NPCSC Legislative Affairs Commission Releases New Responses to Legal Inquiries

The NPC Standing Committee’s Legislative Affairs Commission (Commission) is a professional support body that is indispensable to the lawmaking process. We have previously written a profile of the Commission. Among its many functions is the relatively obscure authority to respond to “legal inquiries concerning specific questions” [有关具体问题的法律询问] (Legislation Law [立法法] art. 64). Few of the Commission’s responses to such inquiries have been made public. It has issued thousands of them,[1] but had made public only about 200 by 2007. It had altogether stopped the release since then—until September 2020. Late that month, the Commission quietly posted a new batch of responses to legal inquiries online after a thirteen-year hiatus. Below, we first offer a more in-depth look at the Commission’s legal inquiry responses, before turning to the newly released responses themselves.

Commission’s Responses to Legal Inquiries

The Commission had been responding to the legal inquiries from central government organs and provincial legislatures since at least the 1980s[2] before the Legislation Law codified this practice in 2000. This practice exists for two main reasons. First, though the NPC Standing Committee (NPCSC) may interpret the Constitution and statutes, it has not made adequate use of this power for a variety of reasons.[3] Second, oftentimes the legal inquiries are urgent and require prompt responses[4]—something the NPCSC itself cannot provide as it typically meets only every two months.

There is some evidence that the Commission’s original mandate was to respond only to inquiries on the “specific application of laws” that concern the people’s congresses’ operations (e.g., elections law).[5] But the Legislation Law does not contain this textual limitation. And empirically, not only have the responses touched on diverse areas of law, including constitutional law,[6] they have also been effectively performing the functions of the NPCSC’s legislative interpretations.[7] Under the Legislation Law, the NPCSC may issue such interpretations to clarify the “specific meaning” of a statutory provision or to make clear “the basis for the application of law” in new circumstances that arise after a statute has been enacted (art. 45). Some scholars thus criticize the Commission for usurping the NPCSC’s constitutional and statutory authority.[8]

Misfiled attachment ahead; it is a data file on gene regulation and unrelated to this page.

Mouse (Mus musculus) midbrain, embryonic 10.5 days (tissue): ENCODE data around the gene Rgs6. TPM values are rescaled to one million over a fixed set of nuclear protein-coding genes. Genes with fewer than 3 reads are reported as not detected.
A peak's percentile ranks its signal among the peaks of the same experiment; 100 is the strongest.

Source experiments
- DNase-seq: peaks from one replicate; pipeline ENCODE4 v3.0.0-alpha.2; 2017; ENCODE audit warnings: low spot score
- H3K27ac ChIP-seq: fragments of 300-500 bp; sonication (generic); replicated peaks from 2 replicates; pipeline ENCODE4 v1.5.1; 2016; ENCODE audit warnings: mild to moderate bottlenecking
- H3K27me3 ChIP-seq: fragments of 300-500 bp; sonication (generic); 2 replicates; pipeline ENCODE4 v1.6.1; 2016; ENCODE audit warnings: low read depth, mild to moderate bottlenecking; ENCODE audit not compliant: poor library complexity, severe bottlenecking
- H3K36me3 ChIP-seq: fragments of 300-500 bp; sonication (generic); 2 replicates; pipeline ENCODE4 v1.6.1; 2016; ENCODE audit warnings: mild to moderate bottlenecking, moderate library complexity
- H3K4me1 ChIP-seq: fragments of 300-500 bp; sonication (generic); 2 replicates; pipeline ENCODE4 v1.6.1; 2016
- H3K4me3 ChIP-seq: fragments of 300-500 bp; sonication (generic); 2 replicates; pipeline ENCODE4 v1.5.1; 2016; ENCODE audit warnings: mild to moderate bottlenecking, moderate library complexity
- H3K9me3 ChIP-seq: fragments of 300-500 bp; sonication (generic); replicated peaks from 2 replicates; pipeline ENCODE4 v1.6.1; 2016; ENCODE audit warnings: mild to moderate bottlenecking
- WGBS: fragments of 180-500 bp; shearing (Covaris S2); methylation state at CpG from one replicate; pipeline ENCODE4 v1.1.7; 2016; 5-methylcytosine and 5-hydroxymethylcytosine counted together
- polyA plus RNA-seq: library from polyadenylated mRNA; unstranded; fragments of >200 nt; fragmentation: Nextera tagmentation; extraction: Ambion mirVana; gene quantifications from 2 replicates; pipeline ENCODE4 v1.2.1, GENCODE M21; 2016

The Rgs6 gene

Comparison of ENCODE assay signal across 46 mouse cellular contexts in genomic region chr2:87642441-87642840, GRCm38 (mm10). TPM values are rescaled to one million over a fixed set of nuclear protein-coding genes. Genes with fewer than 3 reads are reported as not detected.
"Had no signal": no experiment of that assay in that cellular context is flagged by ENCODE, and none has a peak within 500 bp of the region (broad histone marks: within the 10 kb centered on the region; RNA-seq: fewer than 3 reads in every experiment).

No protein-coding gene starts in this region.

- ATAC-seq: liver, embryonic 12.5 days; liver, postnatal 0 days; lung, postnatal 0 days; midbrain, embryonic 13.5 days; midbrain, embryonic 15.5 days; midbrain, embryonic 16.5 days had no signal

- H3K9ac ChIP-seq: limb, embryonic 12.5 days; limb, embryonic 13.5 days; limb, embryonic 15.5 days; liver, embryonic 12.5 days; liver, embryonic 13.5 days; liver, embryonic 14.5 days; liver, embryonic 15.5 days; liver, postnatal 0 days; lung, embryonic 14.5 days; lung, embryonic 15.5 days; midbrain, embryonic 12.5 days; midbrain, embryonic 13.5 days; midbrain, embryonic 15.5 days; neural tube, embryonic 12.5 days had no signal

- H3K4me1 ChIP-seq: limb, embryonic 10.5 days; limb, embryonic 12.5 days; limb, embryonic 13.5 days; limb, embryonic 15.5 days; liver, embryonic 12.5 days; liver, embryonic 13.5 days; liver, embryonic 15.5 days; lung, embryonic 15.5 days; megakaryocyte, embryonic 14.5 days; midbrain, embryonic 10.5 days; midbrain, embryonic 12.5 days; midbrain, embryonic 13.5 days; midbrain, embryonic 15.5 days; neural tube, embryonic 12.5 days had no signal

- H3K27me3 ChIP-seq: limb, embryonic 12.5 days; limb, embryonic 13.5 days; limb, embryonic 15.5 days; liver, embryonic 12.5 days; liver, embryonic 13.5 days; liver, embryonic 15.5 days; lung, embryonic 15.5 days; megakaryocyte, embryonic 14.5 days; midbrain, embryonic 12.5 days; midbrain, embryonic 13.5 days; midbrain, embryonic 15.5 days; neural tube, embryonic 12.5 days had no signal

Given the NPCSC’s legislative interpretations and the Commission’s responses to legal inquiries functionally overlap, do they also have the same force? The scholarly consensus is no: unlike the former, the responses do not have the force of law.[9] The Commission itself agrees, but emphasizes that its responses are still “authoritative” because it is intimately involved in lawmaking, thus uniquely qualified to ascertain the legislative intent.[10] Just how authoritative are they? Empirical research shows that the inquiring government bodies themselves tend to treat the responses as binding.[11] Sometimes, those bodies—for instance, a State Council ministry—have also given the Commission’s responses universally binding effect via their own rulemaking processes.[12] Yet there are also many cases in which the responses were ignored by inquiring and non-inquiring bodies alike—and there is no adverse legal consequence for doing so.[13] So the responses are best characterized as highly persuasive but non-binding.

Newly Released Responses

The latest batch includes the Commission’s responses to eight legal questions posed by several unnamed provincial legislatures, a State Council ministry, and the Supreme People’s Court (SPC). (The Commission sometimes anonymize the questions, sometimes not; its practice is far from uniform.) The whole set of Q&As are being translated on China Law Translate. For now, we will discuss two of them below. The other six deal with matters including the application of the National Emblem Law [国徽法], the meaning of a Criminal Law provision, the scope of municipal legislative authority, as well as legal issues arising from the merger of two cities.

1. Vacancy in the office of supervision commission chairperson